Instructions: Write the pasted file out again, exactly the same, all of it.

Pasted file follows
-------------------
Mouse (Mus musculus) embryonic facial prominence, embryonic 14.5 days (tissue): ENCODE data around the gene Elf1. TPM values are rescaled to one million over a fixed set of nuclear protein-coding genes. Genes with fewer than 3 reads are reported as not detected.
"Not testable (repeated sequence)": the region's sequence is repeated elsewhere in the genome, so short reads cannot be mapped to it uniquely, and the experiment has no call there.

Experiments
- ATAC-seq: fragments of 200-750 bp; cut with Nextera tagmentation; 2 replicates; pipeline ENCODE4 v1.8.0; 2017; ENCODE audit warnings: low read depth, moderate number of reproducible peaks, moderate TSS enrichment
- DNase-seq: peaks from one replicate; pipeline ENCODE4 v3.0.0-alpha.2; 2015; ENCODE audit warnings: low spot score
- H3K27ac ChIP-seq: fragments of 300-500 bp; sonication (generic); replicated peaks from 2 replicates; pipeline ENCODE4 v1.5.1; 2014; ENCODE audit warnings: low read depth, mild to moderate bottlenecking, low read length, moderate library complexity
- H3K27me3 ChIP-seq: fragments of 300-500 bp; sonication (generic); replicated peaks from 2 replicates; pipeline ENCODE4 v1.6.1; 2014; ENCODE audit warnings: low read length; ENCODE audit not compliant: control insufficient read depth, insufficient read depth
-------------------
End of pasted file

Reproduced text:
Mouse (Mus musculus) embryonic facial prominence, embryonic 14.5 days (tissue): ENCODE data around the gene Elf1. TPM values are rescaled to one million over a fixed set of nuclear protein-coding genes. Genes with fewer than 3 reads are reported as not detected.
"Not testable (repeated sequence)": the region's sequence is repeated elsewhere in the genome, so short reads cannot be mapped to it uniquely, and the experiment has no call there.

Experiments
- ATAC-seq: fragments of 200-750 bp; cut with Nextera tagmentation; 2 replicates; pipeline ENCODE4 v1.8.0; 2017; ENCODE audit warnings: low read depth, moderate number of reproducible peaks, moderate TSS enrichment
- DNase-seq: peaks from one replicate; pipeline ENCODE4 v3.0.0-alpha.2; 2015; ENCODE audit warnings: low spot score
- H3K27ac ChIP-seq: fragments of 300-500 bp; sonication (generic); replicated peaks from 2 replicates; pipeline ENCODE4 v1.5.1; 2014; ENCODE audit warnings: low read depth, mild to moderate bottlenecking, low read length, moderate library complexity
- H3K27me3 ChIP-seq: fragments of 300-500 bp; sonication (generic); replicated peaks from 2 replicates; pipeline ENCODE4 v1.6.1; 2014; ENCODE audit warnings: low read length; ENCODE audit not compliant: control insufficient read depth, insufficient read depth